We continue to miss opportunities collectively with blinkered leaders and growth fanatics of all sorts, including the present government. Lack of leadership on these issues is rampant. For a planet that is clearly "finite", clearly under stress, and presumably is what we all rely on for sustanence we treat it very badly. One would have hoped that by now a plant like the Gunn's mill wouldn't stand a chance but no we've got "leaders" in Tasmania going hell bent for leather to put the plant in place "for the economy" [their back pocket more likely] at the cost of the established economy and the environment more generally. Grossly irresponsible.

It is all about, as CoR said, how systems behave "in the long run" - and in the long run the large systems of the biosphere don't give a toss about humanity so it would be nice if humans gave a bit more thought to the preservation of humanity (i.e., themselves)!

APEC will be another wasted opportunity...(or is that "aspirational opportunity" [gag]?) ... just more of the same from do nothing (non) leaders.

And it isn't so much about capitalism, sorry folks, it is about greed - whether it be under a capitalist system or some other system of "government". Most of this type of discussion is mis-framed so of course never goes anywhere in real solutions or political terms.

The issues need a new paradigm for discussion and so far as I know we haven't got that yet - all the major discussions are trying to do this inside the current economic (growth) philosophies - not much chance at sustainability in them.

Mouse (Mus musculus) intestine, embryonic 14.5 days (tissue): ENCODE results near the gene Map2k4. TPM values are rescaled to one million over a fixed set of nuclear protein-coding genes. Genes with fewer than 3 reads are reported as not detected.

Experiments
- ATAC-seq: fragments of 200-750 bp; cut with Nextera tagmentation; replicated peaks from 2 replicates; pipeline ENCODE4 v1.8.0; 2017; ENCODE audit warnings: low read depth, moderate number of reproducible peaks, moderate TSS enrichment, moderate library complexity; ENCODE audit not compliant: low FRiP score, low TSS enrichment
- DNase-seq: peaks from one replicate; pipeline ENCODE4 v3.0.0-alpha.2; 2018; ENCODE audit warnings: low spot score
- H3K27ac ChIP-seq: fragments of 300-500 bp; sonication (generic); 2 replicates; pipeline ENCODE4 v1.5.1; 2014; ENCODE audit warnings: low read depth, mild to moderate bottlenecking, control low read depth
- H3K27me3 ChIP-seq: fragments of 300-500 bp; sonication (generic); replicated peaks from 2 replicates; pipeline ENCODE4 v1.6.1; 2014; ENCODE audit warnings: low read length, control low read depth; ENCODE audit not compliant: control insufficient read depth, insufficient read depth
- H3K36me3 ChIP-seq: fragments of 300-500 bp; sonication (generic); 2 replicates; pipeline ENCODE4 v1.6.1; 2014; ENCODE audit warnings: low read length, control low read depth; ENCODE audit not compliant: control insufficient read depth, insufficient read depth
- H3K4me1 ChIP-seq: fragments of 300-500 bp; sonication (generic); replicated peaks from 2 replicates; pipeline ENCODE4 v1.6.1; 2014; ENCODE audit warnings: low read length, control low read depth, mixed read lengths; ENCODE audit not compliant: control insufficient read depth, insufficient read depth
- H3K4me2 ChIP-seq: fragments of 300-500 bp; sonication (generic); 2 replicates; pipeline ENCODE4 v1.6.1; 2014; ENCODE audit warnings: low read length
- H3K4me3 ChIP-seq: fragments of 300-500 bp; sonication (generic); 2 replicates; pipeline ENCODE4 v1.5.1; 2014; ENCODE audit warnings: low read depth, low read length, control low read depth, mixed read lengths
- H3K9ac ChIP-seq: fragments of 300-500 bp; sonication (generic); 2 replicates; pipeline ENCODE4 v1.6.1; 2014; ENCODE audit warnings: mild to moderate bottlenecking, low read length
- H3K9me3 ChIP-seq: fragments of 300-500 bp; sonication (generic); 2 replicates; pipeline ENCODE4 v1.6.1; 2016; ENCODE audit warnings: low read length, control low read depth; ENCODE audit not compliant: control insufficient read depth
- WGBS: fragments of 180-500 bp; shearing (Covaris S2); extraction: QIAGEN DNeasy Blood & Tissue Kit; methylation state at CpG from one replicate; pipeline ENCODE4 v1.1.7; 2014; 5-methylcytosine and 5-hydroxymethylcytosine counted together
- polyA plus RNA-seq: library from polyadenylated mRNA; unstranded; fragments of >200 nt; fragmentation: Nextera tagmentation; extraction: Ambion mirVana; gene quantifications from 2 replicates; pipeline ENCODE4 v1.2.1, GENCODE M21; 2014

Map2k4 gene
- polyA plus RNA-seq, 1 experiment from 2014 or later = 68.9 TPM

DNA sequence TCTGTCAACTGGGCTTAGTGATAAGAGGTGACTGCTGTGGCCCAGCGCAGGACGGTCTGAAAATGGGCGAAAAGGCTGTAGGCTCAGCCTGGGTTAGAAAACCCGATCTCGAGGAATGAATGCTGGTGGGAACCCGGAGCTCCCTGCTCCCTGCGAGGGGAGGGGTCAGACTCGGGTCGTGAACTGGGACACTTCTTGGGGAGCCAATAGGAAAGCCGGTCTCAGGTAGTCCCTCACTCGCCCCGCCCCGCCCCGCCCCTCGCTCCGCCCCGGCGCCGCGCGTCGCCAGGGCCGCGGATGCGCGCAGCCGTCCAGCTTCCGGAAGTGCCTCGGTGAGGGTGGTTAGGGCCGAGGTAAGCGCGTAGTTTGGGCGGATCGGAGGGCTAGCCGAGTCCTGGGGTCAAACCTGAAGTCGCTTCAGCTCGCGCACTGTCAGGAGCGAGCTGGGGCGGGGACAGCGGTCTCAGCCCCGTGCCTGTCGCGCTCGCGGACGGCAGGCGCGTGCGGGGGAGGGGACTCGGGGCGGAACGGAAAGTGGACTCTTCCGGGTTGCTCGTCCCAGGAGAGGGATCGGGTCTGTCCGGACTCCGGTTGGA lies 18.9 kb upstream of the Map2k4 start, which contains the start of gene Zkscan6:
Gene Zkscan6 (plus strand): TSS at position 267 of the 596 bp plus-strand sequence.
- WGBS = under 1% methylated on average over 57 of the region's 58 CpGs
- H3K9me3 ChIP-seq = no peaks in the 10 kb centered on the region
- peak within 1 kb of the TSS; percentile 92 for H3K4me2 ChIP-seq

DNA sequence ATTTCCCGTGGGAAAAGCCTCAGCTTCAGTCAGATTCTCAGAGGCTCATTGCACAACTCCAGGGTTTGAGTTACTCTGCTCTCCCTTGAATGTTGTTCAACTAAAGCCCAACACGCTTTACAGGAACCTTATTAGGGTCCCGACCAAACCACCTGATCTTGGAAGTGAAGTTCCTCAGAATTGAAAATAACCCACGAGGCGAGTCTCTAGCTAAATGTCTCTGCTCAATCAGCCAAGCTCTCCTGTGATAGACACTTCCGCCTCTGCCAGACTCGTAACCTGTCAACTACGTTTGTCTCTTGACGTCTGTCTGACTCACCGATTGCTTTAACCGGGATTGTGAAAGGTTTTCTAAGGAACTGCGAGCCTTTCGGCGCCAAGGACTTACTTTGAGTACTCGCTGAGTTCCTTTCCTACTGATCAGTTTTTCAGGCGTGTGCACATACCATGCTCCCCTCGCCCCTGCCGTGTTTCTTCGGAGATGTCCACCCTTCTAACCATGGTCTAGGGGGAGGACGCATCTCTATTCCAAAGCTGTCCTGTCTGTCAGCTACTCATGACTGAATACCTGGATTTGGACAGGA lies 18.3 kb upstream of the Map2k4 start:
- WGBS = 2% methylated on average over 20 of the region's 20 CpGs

Where does the US get it oil?

Nearly everyone thought it was Saudi Arabia. I know the Saudis are the most logical choice.

But as you can see below, they're not the right one:

Oil importers to U.S.

Not a single person even put Canada on their list!

Source: Energy and Capital

The Canadian oil comes from oil sands which uses natural gas to produce oil.( More CO2 emissions)

Natural gas prices will keep rising. Guess where the US gets practically all of its natural gas imports. So how can we be so sure the price is going to rise?

There are two major reasons.

The first is that Canadian natural gas production peaked years ago. So the amount of gas available to export to the U.S. will continue to decline.

Secondly, the increase in oil sands production means they're going to use a lot more natural gas to extract the oil. Remember, it takes roughly 1,200 cubic feet of gas to produce one barrel of oil.

Why is the US messing with oil sands?  "If it takes so much natural gas to extract the oil, why are they bothering with it in the first place?"

Although the process uses 1,200 cubic feet of gas, that one barrel of oil yields the same amount of energy as 6,000 cubic feet of gas.


Tame the beast - anyone?

Mmmmm, looks like there are some of us who feel capitalism is headed for the oncology ward.